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Introduction of New Associate Editors

David J. Kriegman
David Fleet

Pages: pp. 1-2

We are pleased to announce that Trevor Darrell, Mário A.T. Figueiredo, Bill Triggs, Luc Van Gool, and Joachim Weickert have recently joined TPAMI's editorial board. Trevor Darrell will handle papers in the areas of detection, tracking, and recognition of people, image motion and correspondence estimation, automatic morphing and image-based rendering, perceptually-enabled intelligent environments, mobile interfaces, and discriminative approaches to object recognition. Mário A.T. Figueiredo will be considering papers in statistical pattern recognition, model and feature selection, image restoration and segmentation, and statistical learning methods. Bill Triggs will oversee papers in visual recognition and scene understanding, computer vision applications of statistical modeling and machine learning, human pose and motion recovery, low-level visual features and descriptors, clustering and segmentation, and algorithms for large scale learning. Luc Van Gool will be responsible for papers in object recognition and categorization, tracking and gesture analysis, and 3D scanning and reconstruction. Joachim Weickert will handle papers in partial differential equations (PDEs), variational techniques and level set methods for image processing and computer vision problems, algorithms for optic flow computation, and image processing methods for tensor fields. Their brief biographies appear below.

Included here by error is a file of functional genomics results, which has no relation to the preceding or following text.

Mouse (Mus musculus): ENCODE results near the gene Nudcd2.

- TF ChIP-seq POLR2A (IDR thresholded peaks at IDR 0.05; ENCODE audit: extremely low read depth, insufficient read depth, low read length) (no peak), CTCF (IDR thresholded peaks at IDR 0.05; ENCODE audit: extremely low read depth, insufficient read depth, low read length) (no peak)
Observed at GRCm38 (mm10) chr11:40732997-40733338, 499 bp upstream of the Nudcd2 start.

Welcome to TPAMI's editorial board!

David J. Kriegman, Editor-in-Chief

David Fleet, Associate-Editor-in-Chief

About the Authors